Mother’s Don’t Want Much; Just to be Valued as People

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Mother’s Don’t Want Much; Just to be Valued as People

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Moms will always be moms.

Moms will always be moms.

Being a mom is complicated. When children are babies, the role is simple. They need to be taken care of and loved. As they get older, they need space to be able to become independent. Sometimes these roles are in conflict. It’s hard to see children as getting older; they always look like the tiny human that bought such joy to your life.

As my mom grew older, I realized she didn’t seem to cook or clean as much as she used to. When I offered to help cook or clean, she was very adamant with her “No.” My mom had always been very independent, going to work when it wasn’t fashionable. My dad thought people would think she was working because he couldn’t support her. She went to work so she would be able to buy her own car and eventually collect social security. She was just smart. By the way, I asked my mother about cooking and cleaning—she said she didn’t feel like it, and I shouldn’t worry.

When I was in the carpet business, we would roll out the red carpet on Mother’s Day and give away roses to all the moms that stopped in. Of course our mom was at the store, all dressed up and wearing her corsage. Everyone loved this event.

So often I hear about children who disapprove of their mom marrying again—how could she fall in love or want another relationship. Why worry? The worst thing that might happen is she enjoys the remaining years of her life.

Why did I care so much? Did I think my mother was getting old? If I cleaned and cooked for her would that mean she wasn’t aging? Was I trying to head off the inevitable or pretend it wouldn’t happen? If we asked, she still made the best eggplant and stuffed artichokes. She said she didn’t eat that much because she wasn’t interested in gaining weight.

As I age, I realize how important it is to be independent. I spend a lot of time at the gym; I know keeping physical fit is the key to many things. I also I realize at one point I won’t want to clean this big house. When people offer to help me clean my house, I’ll know it’s time to move on.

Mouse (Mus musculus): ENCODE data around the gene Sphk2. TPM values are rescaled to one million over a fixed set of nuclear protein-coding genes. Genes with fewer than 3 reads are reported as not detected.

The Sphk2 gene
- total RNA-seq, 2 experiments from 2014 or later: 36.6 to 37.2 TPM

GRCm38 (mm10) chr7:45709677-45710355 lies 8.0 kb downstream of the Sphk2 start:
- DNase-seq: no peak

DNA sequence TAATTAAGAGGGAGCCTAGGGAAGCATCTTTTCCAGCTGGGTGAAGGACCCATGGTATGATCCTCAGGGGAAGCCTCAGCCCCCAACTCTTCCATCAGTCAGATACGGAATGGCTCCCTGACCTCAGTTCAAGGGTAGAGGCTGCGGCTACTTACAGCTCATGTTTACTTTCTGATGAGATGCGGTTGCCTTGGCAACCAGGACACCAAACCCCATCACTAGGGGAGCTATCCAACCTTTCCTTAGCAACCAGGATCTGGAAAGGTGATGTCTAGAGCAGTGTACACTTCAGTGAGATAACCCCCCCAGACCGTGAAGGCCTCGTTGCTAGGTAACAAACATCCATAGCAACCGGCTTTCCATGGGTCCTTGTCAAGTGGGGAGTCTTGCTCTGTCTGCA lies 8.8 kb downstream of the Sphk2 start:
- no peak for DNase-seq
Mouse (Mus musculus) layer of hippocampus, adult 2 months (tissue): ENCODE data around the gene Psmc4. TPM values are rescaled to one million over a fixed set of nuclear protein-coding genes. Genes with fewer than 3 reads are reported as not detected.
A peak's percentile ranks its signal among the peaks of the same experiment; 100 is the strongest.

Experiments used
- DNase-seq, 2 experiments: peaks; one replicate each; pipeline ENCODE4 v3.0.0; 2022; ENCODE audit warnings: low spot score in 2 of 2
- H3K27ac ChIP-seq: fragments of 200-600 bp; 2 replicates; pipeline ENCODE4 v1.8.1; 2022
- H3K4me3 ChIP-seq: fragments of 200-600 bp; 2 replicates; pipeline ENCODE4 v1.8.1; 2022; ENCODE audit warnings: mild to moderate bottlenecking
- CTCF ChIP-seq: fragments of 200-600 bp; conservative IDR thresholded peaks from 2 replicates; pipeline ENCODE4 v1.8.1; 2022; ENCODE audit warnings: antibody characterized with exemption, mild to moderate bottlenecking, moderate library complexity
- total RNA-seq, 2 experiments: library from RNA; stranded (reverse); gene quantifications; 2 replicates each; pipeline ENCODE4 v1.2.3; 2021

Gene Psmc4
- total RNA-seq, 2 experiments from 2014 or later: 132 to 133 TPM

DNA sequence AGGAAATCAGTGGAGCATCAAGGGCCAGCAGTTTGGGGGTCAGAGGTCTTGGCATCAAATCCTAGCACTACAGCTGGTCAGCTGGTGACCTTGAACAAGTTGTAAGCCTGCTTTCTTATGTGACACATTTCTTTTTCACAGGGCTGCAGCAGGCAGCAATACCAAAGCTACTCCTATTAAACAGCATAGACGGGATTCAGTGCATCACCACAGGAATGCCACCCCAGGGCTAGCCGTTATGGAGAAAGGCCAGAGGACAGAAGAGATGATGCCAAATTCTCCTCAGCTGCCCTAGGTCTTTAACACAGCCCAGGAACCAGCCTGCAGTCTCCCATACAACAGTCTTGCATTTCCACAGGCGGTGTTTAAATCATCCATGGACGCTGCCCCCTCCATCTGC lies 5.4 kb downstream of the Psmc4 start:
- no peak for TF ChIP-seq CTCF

When I asked my mom what she wanted for Mother’s Day many years ago, she wanted a pair of Reebok bright, pink sneakers so she could continue to exercise. Today it makes me smile and I realize I’m not that much different than her.

I heard a survey today about what mom’s want the most for mother’s day—help around the house. They probably want the yard racked or putting the air conditioner in the window. Taking your mom out to dinner is also tops on the list. . You remember all the things you didn’t want to do when you lived at home. Smile.

Lisbeth has been teaching businesses how to improve their customer service and the customer experience for over 20 years. To schedule a consultation or have her speak at your business, reach her at Lcalandrino@nycap.rr.com. If she’s not in her office, she can often be found mornings at the YMCA in East Greenbush, New York. 

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By |2017-03-03T12:06:53+00:00May 10th, 2015|beliefs, Blog|0 Comments

About the Author:

Lisbeth Calandrino is an award winning trainer, entrepreneur, and blogger and has spent over twenty years developing custom tailored marketing and customer service programs for businesses. Her recently published book, Red Hot Customer Service, 35 Sizzling Ways to Heat up Your Business and Ignite Your Sales defines the steps necessary to build a competitive advantage and turn great companies into unforgettable or red hot companies. Lisbeth admits that much of her knowledge came from her Italian grandfather who despite very little formal education and a limited English vocabulary, managed to became both successful and wealthy. Lisbeth has wonderful stories about Grandpa DiBiagio’s and her time spent learning how to managing Grandpa’s fruit stand. Because of Lisbeth’s experience as a business owner, having been the managing partner and owner of 7 furniture and carpet stores for 14 years, she is able to bring her extensive business knowledge and experience to all of her clients. Lisbeth’s awards include executive of the year award from the International Executive Association, Albany chapter (a business networking group) and first place honors in an international marketing contest for alternative medicine. A two time cancer survivor, she has spoken extensively about her experiences of cancer, offering words of comfort and inspiration. As an activist, Lisbeth has initiated and contributed to many charitable causes. She has worked with at-risk youth, spoken out against injustice and advocated to and helped to build resources for women. As a presenter, Lisbeth Calandrino is highly motivational, information-rich, and very entertaining. Her acute business sense, contagious enthusiasm, positive energy and fun sense of humor make her a dynamic presenter. Lisbeth is a member of New York, Historic Albany Foundation, educational director of Business Referrals Networking Group and member of the board of directors of the Animal Protective Foundation of Scotia, New York.

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